Montejo’s chief concern for Election Day is the visuals outside each polling place. With 6 feet between each person standing in line, she’s worried people might be turned away by a seemingly longer line than they might be used to. In response, Lewiston will set up stanchions used at venues that will be used to loop lines, rather than have lines stretch in a single direction.

“We really don’t want people to pull up and be discouraged,” she said.

Voters cast ballots at Lewiston City Hall on Thursday afternoon as others wait in a hallway and line up outside. Russ Dillingham/Sun Journal Buy this Photo

Even with the health precautions put in place due to the pandemic — like a 35-voter capacity at all polling locations — Montejo expects the lines to move quickly. She said early voting has shown that because the ballot does not include any local races, state referendum or bond questions, voters are often finished within just a few minutes.

In Rumford, Deputy Clerk Bev Thorne said the single-ballot election has made staffing easier.

“Where there’s only one ballot, we’re only going to have two people at each table,” she said. “All we (need) is one person checking off the name … and one to hand out the ballot,” she said. In contrast, at the election last June, she said the town needed four people at each table because they had eight ballots to deal with, on top of COVID-19.

‘PEOPLE ARE PATIENT’ 

Many see Maine as an outlier in an otherwise volatile election season, as some states deal with threats of voter intimidation or violence leading up to the election. But for small-town Maine, clerks believe voters will remain calm even in the face of longer wait times at the polls.

“We’re Farmington. I think people get along great,” said Town Clerk Leanne Dickey. “I’m not worried about angry mobs. People are pretty patient.”

Montejo said the clerk’s office hasn’t heard many concerns from Lewiston residents. She said part of that might be due to a large grant the city and several other municipalities have received to bolster election preparedness and public information campaigns.

Turner Town Clerk Becky Allaire said she’s received a few concerns about long lines, but said, “with the number of absentee ballots coming in, I’m not sure people will have to worry about long lines.”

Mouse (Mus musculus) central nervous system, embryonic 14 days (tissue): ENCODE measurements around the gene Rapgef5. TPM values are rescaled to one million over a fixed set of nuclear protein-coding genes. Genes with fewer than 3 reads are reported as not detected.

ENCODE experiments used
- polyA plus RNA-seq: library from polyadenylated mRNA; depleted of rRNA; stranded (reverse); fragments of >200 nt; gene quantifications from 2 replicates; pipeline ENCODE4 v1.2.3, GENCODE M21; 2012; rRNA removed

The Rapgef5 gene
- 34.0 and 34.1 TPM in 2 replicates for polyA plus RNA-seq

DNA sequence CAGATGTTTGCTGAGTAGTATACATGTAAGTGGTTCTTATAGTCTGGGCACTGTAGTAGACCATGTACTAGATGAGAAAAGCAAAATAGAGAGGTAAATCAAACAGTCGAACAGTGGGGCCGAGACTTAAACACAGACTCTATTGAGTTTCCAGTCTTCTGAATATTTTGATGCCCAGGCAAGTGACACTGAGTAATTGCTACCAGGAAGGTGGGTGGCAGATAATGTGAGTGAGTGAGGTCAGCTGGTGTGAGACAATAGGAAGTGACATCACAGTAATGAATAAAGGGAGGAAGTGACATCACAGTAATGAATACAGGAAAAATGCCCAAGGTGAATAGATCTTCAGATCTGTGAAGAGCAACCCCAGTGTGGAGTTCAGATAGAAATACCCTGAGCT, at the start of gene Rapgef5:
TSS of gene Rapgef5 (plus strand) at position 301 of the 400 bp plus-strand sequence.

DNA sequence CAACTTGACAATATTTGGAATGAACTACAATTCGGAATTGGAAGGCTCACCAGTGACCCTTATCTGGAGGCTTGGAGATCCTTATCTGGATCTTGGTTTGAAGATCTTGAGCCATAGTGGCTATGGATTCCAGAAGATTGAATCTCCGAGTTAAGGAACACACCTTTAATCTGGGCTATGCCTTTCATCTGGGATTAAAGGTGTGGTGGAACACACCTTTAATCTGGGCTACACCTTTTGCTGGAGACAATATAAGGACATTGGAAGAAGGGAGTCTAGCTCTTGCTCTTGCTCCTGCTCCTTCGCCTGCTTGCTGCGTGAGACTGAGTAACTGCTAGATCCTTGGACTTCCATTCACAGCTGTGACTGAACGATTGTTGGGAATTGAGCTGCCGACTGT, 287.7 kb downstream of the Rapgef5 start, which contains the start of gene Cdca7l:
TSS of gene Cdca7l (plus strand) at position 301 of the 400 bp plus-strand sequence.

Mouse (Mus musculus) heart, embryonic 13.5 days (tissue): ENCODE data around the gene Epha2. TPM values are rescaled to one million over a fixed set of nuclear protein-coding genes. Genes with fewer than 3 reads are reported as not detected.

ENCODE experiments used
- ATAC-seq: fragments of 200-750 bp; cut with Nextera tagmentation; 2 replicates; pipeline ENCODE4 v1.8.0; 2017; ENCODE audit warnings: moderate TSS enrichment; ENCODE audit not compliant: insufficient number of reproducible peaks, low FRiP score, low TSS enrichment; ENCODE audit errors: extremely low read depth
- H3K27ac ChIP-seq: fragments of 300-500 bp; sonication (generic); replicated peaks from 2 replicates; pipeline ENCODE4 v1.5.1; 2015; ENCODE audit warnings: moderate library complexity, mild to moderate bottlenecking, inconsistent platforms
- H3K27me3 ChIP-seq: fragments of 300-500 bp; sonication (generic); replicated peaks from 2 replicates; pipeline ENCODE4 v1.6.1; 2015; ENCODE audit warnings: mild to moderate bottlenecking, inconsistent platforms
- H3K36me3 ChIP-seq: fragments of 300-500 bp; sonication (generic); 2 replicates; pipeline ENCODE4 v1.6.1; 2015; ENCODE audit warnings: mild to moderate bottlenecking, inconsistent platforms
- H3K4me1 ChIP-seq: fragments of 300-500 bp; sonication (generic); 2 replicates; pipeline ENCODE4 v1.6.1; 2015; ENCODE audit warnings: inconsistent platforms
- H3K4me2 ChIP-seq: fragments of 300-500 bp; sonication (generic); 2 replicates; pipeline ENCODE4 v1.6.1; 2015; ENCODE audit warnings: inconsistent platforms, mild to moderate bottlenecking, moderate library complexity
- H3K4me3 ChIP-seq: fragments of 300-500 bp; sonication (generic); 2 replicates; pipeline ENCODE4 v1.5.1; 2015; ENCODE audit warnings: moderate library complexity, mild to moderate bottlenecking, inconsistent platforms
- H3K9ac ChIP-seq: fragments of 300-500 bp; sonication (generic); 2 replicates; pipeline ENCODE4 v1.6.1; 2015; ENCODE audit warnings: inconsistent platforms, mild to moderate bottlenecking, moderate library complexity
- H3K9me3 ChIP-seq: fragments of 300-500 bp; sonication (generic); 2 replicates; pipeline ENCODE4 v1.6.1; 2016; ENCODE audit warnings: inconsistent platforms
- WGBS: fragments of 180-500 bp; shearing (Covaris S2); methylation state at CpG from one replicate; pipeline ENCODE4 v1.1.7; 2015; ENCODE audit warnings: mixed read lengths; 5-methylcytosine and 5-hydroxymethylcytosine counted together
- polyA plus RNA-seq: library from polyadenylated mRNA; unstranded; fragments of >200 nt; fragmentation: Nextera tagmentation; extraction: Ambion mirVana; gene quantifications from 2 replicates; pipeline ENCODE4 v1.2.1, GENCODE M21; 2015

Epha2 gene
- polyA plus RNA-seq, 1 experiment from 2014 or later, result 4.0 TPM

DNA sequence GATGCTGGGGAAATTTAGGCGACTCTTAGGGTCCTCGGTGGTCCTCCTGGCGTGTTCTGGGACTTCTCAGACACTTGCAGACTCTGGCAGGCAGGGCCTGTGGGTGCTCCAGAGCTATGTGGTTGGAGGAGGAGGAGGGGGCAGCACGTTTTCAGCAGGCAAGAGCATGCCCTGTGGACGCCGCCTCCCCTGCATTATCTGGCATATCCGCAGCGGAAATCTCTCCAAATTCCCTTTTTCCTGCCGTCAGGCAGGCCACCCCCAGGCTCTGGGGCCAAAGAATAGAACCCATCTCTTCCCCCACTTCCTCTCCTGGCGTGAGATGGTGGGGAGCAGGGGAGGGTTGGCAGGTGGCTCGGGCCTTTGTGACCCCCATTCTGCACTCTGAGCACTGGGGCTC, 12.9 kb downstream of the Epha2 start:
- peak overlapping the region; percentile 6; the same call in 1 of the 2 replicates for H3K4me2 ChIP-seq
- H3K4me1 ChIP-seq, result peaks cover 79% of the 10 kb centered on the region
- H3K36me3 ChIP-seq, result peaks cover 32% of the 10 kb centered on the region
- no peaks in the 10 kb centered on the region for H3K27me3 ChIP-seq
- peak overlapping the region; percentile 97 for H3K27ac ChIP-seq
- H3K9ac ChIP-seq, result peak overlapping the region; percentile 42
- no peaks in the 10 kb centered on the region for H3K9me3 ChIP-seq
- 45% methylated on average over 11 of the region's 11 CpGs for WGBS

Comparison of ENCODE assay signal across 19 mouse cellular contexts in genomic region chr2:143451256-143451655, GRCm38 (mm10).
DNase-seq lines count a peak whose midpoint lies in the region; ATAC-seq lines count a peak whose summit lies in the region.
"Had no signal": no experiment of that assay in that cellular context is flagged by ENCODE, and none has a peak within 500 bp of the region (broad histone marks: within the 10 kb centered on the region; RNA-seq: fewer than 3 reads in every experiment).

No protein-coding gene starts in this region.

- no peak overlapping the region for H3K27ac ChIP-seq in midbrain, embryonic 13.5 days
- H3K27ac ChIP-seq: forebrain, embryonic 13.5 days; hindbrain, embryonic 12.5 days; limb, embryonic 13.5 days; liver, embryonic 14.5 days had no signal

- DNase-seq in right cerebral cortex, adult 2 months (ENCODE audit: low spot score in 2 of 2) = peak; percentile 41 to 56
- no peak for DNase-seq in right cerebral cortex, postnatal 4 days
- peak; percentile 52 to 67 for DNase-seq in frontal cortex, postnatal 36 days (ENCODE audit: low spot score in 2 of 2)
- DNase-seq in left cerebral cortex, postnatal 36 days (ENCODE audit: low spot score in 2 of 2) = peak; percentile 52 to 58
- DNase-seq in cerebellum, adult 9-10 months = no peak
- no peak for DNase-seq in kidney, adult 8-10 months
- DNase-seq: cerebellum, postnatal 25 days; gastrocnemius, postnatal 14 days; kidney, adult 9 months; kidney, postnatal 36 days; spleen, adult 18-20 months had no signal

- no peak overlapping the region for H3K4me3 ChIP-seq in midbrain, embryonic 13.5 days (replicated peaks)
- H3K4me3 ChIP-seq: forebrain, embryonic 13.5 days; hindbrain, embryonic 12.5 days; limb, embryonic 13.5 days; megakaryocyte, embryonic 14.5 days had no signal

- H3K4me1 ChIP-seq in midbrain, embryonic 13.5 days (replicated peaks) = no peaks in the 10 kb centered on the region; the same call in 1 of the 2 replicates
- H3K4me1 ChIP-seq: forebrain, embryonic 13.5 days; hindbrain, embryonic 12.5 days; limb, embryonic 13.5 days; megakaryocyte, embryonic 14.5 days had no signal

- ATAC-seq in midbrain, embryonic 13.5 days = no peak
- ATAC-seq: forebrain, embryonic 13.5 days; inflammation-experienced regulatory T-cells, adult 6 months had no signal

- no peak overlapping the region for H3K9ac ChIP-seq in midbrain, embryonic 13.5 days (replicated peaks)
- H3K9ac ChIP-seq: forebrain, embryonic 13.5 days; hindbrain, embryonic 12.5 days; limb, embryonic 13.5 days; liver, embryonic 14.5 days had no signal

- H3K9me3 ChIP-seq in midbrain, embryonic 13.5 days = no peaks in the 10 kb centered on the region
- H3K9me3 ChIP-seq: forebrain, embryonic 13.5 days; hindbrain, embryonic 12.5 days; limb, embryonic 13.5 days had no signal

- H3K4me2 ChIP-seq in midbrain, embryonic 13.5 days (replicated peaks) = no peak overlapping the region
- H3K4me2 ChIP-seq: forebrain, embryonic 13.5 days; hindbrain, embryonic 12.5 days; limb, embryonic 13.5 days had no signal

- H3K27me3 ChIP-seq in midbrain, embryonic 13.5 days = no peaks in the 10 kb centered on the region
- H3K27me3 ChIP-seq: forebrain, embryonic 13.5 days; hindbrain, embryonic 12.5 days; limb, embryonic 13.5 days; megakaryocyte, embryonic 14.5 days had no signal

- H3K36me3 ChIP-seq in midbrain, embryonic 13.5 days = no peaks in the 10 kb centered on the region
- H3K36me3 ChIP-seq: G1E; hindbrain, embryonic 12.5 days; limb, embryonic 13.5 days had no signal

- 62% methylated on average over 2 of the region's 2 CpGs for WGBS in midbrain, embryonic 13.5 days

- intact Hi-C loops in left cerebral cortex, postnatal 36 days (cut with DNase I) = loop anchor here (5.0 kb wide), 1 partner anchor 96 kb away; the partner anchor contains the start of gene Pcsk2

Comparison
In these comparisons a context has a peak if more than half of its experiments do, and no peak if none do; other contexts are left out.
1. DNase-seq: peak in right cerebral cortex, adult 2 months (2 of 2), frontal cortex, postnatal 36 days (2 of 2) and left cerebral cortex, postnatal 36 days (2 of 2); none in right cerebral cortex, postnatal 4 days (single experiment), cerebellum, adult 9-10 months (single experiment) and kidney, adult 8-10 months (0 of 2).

In Lisbon, City Clerk Twila Lycette said her only concern is having enough ballots on hand, “because we’re expecting there to be a record turnout.”

For Town Clerk Kayla Alexander in Rangeley, she’s hoping for a “beautiful, sunny day” due to the indoor capacity limits. It has snowed in Rangeley already, Alexander said.

Like Lewiston, towns will begin processing absentee ballots in advance of Nov. 3, like in Farmington, where staff plans to conduct multiple sessions.

No one reported having issues finding election workers.

“Our community has been amazing,” said Livermore Town Clerk Renda Guild. “People have come forward to help, some who have never done so before. They’ve offered to help park cars, deliver meals.”

As for her concerns, Guild said, “I just want people to be safe, to think in the box and help us help them. If we all look out for each other it will be an amazing election. I’ve got a great team.”

Montejo said due to the emphasis on early voting, “It really has been voting month, rather than just voting day,” which election officials hope will allow for some normalcy come Election Day.

Several clerks said they feel ready to take on the challenges, but are also looking forward to Wednesday, Nov. 4, when — hopefully — it’s all over.

In her 23 years in Livermore, Guild said this is one of the hardest elections she’s seen.

Asked if she had any concerns for Election Day, Paris Town Clerk Elizabeth Knox said she doesn’t have any.

“(I) just want it to be over,” she said.

Staff Writers Pam Harnden, Lindsay Tice, Nicole Carter, Matthew Daigle, Bruce Farrin, Donna Perry and Andrea Swiedom also contributed to this report.

COVID-19 monitor Ken Bragg communicates with another monitor at Lewiston City Hall on Thursday to coordinate the flow of voters on the first floor and outside. Russ Dillingham/Sun Journal Buy this Photo